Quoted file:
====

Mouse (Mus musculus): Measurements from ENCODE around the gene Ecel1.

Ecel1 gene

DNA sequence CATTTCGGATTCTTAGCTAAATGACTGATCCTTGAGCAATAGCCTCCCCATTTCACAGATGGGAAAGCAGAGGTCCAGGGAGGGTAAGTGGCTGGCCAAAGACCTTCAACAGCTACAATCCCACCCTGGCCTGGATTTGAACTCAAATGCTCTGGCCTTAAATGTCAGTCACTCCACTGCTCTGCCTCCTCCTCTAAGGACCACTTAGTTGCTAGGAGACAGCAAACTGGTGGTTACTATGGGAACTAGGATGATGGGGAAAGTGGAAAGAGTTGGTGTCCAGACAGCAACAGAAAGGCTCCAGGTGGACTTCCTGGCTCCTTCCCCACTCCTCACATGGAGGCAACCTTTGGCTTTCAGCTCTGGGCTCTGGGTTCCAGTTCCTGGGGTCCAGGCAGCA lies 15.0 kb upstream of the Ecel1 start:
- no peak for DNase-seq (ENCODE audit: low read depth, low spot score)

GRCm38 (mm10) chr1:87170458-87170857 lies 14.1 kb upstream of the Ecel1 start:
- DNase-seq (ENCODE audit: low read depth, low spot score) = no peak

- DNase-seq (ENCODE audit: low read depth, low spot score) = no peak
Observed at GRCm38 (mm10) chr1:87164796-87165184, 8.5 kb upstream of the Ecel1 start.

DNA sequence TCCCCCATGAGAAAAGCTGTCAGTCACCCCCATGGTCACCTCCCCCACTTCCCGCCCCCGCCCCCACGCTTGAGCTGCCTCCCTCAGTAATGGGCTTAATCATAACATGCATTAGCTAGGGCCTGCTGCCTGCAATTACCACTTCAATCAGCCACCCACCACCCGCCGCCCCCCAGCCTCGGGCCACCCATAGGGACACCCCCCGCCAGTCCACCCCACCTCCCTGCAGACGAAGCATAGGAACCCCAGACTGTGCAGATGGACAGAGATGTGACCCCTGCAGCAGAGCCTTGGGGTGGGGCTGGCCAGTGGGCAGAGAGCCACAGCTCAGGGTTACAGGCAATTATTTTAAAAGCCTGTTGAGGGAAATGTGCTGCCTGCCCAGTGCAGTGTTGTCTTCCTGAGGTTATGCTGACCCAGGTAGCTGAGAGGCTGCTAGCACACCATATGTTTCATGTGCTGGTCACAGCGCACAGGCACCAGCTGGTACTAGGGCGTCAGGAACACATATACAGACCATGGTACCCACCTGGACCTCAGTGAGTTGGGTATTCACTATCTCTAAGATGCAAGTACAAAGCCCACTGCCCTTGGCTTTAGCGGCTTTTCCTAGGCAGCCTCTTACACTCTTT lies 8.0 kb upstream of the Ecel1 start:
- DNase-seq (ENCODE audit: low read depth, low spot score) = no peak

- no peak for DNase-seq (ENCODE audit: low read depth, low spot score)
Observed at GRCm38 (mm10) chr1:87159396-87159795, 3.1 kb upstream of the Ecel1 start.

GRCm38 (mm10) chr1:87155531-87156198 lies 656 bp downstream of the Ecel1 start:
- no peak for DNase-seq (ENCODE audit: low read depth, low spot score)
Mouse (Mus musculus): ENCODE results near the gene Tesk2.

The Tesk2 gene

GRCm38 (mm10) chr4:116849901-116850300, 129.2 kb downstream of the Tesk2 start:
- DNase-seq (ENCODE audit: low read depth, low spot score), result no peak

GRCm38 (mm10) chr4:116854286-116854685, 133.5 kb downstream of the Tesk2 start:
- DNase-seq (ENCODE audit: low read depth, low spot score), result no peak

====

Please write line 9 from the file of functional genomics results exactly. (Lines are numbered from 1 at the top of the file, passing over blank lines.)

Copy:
DNA sequence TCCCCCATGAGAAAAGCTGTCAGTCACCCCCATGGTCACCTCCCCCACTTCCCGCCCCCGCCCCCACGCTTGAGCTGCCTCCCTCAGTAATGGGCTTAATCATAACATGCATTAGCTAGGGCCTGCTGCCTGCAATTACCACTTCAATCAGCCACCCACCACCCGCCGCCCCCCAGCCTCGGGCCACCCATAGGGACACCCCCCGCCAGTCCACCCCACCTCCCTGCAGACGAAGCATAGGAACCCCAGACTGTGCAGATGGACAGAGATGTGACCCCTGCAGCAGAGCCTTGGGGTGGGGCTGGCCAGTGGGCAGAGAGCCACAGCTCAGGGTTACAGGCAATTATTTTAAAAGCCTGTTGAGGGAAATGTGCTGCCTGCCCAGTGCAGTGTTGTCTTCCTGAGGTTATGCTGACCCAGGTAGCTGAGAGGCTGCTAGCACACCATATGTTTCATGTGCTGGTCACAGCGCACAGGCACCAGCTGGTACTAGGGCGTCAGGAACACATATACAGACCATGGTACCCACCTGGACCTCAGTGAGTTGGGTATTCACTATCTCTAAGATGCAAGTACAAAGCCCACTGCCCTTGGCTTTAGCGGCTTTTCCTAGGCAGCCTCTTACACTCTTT lies 8.0 kb upstream of the Ecel1 start: